Presumptuous title I know. But let’s face it: The average person has never thought to check out Felix d’Herelle.
More than just street names, these scientific minds stand on research guard for thee and are significant figures from our past. They’re people who ensured Canada was represented at the table of great ideas and contributions to history and mankind.
Here we go shall we?
From the first link titled, ‘Unsung Hero’:
“If Canadian radio archives do not contain as much material as they should, there is one historical event well documented - the achievement of Guglielmo Marconi, an Italian who made radio history by transmitting the letter “s” in Morse code from Cornwall, England to a receiving station on Signal Hill overlooking St. John’s Harbour in Newfoundland on December 12, 1901.
But an equally historic event, the achievement of a brilliant Canadian inventor, Reginald Aubrey Fessenden, is generally ignored and largely unknown. On December 24, 1906, at 9 P.M. eastern standard time, Reginald Fessenden transmitted human voices from Brant Rock near Boston, Massachusetts to several ships at sea owned by the United Fruit Company...”
Charles Huggins: The pride of beautiful Nova Scotia (and an American citizen), Huggins won the Noble Prize for Physiology/Medicine in 1966 “for discovering hormones that could be used to control the spread of some cancers...” (Wiki)
James Collip: Was a brilliant Biochemical researcher from Ontario before embarking on a great medical journey. While Banting and MacLeod are recognized as having discovered insulin (subsequently winning a Nobel prize), Collip along with Charles Best were unrecognized instrumental parts in the development process. Best and Banting were looking for ways to treat diabetes but couldn’t purify the (bovine) pancreatic extract. Collip was recruited by MacLeod to solve this problem and he succeeded in making insulin usable.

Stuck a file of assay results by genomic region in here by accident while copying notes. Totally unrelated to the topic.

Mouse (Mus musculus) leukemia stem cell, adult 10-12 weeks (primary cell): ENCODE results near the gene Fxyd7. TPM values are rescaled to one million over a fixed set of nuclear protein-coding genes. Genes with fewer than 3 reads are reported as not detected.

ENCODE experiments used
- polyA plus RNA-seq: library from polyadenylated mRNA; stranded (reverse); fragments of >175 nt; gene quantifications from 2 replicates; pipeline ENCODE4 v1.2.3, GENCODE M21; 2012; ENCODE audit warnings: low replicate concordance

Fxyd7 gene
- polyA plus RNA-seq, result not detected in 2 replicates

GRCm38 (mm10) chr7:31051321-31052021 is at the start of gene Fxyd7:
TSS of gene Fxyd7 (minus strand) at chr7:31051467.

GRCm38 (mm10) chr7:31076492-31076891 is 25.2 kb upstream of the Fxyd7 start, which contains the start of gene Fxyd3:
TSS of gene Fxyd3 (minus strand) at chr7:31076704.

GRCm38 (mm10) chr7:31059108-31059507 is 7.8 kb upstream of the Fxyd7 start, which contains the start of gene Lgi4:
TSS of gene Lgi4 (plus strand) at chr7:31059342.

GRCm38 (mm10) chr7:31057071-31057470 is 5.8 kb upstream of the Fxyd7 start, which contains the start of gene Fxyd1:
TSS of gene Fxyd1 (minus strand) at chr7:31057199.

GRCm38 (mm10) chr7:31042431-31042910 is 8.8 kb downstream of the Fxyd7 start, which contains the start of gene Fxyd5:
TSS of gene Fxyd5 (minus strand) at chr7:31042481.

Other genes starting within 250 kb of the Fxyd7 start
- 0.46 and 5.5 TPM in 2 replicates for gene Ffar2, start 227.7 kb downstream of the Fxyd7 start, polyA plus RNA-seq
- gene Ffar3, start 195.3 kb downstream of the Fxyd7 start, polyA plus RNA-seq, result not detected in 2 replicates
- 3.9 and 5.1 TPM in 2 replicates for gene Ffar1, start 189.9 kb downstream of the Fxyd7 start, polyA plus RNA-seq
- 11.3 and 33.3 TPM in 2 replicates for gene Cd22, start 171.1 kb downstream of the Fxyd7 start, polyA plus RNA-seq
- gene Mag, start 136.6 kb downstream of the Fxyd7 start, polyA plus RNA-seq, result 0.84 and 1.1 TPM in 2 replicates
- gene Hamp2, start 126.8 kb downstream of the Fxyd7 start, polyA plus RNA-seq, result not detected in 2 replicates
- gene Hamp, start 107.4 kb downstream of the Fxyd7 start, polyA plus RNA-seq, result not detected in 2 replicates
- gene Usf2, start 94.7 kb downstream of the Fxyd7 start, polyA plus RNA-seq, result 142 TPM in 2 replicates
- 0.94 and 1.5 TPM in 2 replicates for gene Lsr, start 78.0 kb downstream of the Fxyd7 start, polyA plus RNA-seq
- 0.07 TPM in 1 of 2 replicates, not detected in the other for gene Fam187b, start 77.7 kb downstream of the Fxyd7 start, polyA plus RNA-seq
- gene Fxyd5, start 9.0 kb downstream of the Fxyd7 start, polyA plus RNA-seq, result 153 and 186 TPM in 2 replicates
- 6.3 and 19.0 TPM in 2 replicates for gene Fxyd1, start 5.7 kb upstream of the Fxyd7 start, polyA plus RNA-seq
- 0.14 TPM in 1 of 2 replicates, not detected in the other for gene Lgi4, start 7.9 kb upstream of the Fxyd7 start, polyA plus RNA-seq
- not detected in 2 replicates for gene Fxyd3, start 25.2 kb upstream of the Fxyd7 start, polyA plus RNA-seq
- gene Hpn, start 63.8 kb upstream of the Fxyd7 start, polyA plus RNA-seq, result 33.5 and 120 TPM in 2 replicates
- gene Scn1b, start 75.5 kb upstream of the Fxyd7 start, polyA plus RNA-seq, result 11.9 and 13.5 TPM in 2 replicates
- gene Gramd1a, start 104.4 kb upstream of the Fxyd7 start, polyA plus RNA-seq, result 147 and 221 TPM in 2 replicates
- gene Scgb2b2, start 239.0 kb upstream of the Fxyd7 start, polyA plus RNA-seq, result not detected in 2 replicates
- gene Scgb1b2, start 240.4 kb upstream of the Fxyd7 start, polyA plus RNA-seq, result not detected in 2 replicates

Simon Newcomb: Was a self-taught polymath with no formal training and a Canadian-American astronomer/mathematician originally born in Nova Scotia. “Newcomb set to work on the measurement of the position of the planets as an aid to navigation, becoming increasingly interested in theories of planetary motion.” (Wiki)
John Plaskett: Born in Ontario, Plaskett “…made significant contributions to the study of star pairs, known as binary stars…In 1922, he discovered a massive binary star system, which was the heaviest on record for many years - a discovery which gained him international respect as an astronomer.” (Canadian Astronomy Education)
Oswald Avery: Yet another native Nova Scotian, Avery later emigrated to the United States where the bulk of his work as a molecular biologist took place. He’s considered to be a pioneer in immunochemistry “but he is best known for his discovery in 1944 with his co-worker Maclyn McCarty that DNA is the material of which genes and chromosomes are made. Previously, hereditary information (genes) was thought to be stored in cells and in protein molecules.” (Bio-Medicine)
Felix d’Herelle - Like Newcomb d’Herelle was a self-taught individual and a microbiologist born in Montreal. He co-discovered bacteriophages.
Colin MacLeod - Born in Nova Scotia and a Canadian-American biologists, he’s recognized as the founder of molecular biology and researched the role of DNA in bacteria.
Norman Bowen - A native of Kingston, Ontario, Bowen helped to establish a discipline that brings together chemistry and geology known as petrology.
John Tuzo Wilson - From Ottawa, Wilson was a geophysicist who pioneered the study of plate tectonics and was internationally acclaimed for his work, theories and research.
Walter Zinn - Zinn was a physicist from Berlin, Ontario before it was renamed Kitchener during WWII. He worked with Enrico Fermi’s team on the Manhattan Project. “Zinn released the world’s first self-sustaining nuclear reaction by withdrawing a control rod from the world’s first nuclear reactor in 1942 at the University of Chicago.”
William Giauque - Though born in Niagara Fallas, Giauque is a Canadian-American who won the Nobel prize for Chemistry in 1949 for his work on the properties matter at temperatures close to absolute zero or third law of thermodynamics.